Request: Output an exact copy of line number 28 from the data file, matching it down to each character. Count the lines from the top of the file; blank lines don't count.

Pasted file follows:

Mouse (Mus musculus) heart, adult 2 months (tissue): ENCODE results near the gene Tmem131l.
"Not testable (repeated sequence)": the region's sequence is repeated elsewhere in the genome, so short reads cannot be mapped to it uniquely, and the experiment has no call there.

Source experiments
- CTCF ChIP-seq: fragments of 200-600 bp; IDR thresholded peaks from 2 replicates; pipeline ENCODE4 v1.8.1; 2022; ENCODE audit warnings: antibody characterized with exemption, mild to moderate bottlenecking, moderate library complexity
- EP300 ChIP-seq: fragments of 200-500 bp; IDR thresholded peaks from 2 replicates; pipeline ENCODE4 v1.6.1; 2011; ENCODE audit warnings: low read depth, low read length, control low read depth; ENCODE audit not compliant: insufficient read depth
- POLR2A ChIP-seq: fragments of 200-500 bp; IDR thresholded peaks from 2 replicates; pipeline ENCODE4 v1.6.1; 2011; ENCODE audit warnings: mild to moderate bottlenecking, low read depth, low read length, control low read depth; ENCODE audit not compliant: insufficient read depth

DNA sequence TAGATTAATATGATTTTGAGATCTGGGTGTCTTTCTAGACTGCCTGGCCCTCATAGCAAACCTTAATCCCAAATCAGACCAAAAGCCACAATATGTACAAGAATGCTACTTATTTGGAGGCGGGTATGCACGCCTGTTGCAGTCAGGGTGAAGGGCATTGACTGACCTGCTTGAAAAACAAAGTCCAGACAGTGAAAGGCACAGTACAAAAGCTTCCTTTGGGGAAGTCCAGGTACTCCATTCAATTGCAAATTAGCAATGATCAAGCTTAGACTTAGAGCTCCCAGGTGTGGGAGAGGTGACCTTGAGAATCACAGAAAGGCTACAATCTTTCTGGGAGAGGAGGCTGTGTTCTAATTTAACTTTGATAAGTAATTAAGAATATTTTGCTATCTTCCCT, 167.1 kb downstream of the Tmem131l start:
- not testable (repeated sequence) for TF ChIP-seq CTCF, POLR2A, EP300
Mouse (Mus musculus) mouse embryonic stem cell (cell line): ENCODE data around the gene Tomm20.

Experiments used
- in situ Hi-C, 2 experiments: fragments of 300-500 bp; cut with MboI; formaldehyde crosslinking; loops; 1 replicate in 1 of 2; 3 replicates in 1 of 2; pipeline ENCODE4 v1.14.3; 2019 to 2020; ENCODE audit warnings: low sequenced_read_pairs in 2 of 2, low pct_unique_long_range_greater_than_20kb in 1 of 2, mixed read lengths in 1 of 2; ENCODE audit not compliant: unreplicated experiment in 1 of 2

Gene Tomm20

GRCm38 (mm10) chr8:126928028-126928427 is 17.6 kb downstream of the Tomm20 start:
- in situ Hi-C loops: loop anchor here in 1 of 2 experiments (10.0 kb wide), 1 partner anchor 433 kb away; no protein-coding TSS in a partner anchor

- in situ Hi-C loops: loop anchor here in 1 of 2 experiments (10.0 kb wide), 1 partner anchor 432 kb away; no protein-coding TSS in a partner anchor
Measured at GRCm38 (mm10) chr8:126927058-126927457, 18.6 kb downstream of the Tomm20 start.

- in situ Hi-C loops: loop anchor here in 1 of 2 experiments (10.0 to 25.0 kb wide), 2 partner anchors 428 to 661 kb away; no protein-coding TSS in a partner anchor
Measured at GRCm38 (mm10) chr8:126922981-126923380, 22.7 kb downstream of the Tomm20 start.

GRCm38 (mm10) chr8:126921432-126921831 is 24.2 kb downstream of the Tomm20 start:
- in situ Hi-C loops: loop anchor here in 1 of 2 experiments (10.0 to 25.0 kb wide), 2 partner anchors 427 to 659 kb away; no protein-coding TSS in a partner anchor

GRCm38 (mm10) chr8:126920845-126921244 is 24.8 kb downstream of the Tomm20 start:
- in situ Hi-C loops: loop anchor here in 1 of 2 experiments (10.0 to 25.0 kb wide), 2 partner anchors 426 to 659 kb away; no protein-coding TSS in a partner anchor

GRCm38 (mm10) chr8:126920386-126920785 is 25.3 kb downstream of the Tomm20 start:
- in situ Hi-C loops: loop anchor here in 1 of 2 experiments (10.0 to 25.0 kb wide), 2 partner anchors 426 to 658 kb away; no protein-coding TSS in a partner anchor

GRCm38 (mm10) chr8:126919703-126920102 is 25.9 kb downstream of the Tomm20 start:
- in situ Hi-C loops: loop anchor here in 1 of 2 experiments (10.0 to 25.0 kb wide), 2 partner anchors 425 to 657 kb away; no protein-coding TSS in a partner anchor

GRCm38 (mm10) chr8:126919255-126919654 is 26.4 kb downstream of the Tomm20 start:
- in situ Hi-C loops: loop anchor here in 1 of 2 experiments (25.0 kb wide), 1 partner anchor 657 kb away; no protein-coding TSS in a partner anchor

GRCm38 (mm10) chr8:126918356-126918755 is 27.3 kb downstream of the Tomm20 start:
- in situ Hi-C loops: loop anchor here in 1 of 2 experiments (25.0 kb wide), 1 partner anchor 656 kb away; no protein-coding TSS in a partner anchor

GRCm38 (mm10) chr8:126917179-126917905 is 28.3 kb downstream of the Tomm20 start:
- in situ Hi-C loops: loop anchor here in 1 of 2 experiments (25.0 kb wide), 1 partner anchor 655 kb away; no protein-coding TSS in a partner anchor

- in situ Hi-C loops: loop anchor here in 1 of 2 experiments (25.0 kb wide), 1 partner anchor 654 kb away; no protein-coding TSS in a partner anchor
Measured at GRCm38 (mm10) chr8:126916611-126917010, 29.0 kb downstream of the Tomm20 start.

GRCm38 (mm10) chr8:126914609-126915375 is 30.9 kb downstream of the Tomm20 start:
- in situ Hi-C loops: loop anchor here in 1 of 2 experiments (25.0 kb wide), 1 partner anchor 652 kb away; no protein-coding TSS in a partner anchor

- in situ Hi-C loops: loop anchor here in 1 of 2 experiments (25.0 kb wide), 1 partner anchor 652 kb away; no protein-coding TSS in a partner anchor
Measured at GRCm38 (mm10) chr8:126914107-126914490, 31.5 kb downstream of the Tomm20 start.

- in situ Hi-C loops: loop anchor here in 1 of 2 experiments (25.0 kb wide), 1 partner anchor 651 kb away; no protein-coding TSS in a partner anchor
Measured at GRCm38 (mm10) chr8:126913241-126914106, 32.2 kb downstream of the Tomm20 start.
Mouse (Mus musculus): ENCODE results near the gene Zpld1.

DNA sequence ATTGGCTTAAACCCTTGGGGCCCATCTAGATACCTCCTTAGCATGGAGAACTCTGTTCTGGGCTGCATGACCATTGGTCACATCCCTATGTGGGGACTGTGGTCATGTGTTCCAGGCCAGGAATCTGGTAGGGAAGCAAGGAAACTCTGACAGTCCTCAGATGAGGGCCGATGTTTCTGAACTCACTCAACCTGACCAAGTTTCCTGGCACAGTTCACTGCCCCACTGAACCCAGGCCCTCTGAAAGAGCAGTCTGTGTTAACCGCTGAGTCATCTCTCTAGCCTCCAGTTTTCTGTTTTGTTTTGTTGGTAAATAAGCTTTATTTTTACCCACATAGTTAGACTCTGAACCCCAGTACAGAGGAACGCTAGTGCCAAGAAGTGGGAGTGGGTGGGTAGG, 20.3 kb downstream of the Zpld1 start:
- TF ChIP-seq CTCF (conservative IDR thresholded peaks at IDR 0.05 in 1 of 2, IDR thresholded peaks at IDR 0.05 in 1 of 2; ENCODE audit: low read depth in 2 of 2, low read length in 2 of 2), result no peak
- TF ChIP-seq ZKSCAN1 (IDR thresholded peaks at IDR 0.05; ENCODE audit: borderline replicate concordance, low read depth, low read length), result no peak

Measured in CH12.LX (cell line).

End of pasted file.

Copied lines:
- in situ Hi-C loops: loop anchor here in 1 of 2 experiments (25.0 kb wide), 1 partner anchor 657 kb away; no protein-coding TSS in a partner anchor